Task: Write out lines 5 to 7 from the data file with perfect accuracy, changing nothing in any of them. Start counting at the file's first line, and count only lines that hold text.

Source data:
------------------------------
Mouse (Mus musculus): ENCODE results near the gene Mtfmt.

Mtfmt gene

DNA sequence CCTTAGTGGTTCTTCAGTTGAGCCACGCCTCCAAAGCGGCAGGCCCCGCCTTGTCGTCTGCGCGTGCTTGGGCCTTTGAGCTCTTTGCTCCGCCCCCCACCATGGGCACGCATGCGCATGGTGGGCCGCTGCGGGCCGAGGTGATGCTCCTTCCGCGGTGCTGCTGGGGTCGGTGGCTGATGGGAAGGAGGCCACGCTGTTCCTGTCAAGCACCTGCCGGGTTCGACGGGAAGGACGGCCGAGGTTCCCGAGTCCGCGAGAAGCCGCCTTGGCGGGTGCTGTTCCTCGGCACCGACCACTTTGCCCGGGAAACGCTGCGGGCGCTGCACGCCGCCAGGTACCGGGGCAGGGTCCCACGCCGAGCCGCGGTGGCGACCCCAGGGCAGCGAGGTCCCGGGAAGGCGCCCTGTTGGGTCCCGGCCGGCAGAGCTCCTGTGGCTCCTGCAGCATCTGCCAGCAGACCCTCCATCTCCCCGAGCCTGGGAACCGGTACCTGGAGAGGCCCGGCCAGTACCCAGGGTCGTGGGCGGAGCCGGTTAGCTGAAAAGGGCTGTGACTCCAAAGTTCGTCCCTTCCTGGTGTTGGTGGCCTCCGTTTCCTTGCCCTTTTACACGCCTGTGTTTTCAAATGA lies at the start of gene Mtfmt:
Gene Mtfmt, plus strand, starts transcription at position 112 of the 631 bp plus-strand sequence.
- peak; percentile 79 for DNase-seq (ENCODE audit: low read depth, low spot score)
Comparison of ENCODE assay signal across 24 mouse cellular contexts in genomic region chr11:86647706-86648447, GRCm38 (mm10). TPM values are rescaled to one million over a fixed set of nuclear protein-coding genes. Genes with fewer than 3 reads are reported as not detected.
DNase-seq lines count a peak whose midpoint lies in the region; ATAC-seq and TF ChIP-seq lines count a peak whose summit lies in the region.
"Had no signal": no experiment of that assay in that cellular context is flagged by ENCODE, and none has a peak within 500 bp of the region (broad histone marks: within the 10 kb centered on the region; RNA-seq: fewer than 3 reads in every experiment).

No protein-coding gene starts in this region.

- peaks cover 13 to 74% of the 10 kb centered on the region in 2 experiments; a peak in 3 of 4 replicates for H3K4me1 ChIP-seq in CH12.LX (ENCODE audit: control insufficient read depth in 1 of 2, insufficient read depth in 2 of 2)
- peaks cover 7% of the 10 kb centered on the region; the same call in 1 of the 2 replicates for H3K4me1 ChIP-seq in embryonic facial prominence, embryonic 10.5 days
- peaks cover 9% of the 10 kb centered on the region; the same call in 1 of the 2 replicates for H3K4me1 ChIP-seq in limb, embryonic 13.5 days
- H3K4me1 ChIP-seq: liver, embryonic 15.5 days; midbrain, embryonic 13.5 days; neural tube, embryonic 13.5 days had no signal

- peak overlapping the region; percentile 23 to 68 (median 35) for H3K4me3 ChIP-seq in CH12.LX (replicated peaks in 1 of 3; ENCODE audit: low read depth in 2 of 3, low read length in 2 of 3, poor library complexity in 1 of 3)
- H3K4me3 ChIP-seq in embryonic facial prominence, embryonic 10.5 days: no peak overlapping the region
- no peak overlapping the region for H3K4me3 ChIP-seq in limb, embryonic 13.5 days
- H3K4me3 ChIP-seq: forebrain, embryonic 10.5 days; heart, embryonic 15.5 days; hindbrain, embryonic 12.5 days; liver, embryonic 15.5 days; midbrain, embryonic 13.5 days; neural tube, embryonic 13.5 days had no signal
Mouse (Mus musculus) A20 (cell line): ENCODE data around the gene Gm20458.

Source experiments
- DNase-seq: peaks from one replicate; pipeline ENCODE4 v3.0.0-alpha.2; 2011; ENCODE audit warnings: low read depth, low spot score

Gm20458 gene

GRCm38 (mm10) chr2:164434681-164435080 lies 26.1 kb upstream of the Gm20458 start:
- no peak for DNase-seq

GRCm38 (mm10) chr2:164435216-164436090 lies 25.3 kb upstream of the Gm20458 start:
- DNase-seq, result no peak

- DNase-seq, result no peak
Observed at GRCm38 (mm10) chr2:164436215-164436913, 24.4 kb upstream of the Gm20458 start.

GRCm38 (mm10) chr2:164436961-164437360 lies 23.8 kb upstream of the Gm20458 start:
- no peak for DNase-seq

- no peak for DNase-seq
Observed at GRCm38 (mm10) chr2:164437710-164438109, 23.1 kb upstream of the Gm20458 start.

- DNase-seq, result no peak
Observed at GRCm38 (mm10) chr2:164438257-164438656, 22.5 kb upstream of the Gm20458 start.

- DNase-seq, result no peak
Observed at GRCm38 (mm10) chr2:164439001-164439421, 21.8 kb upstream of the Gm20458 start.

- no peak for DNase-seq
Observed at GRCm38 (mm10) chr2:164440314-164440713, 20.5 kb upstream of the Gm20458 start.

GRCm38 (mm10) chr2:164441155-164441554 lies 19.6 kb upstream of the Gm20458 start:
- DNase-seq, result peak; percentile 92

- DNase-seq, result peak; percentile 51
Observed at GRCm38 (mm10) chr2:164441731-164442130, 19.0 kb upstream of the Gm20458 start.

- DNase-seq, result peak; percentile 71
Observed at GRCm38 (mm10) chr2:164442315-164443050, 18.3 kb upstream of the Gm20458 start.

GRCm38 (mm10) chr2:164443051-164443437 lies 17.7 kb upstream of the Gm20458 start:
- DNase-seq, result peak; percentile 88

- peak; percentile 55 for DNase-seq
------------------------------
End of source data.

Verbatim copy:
- peak; percentile 79 for DNase-seq (ENCODE audit: low read depth, low spot score)
Comparison of ENCODE assay signal across 24 mouse cellular contexts in genomic region chr11:86647706-86648447, GRCm38 (mm10). TPM values are rescaled to one million over a fixed set of nuclear protein-coding genes. Genes with fewer than 3 reads are reported as not detected.
DNase-seq lines count a peak whose midpoint lies in the region; ATAC-seq and TF ChIP-seq lines count a peak whose summit lies in the region.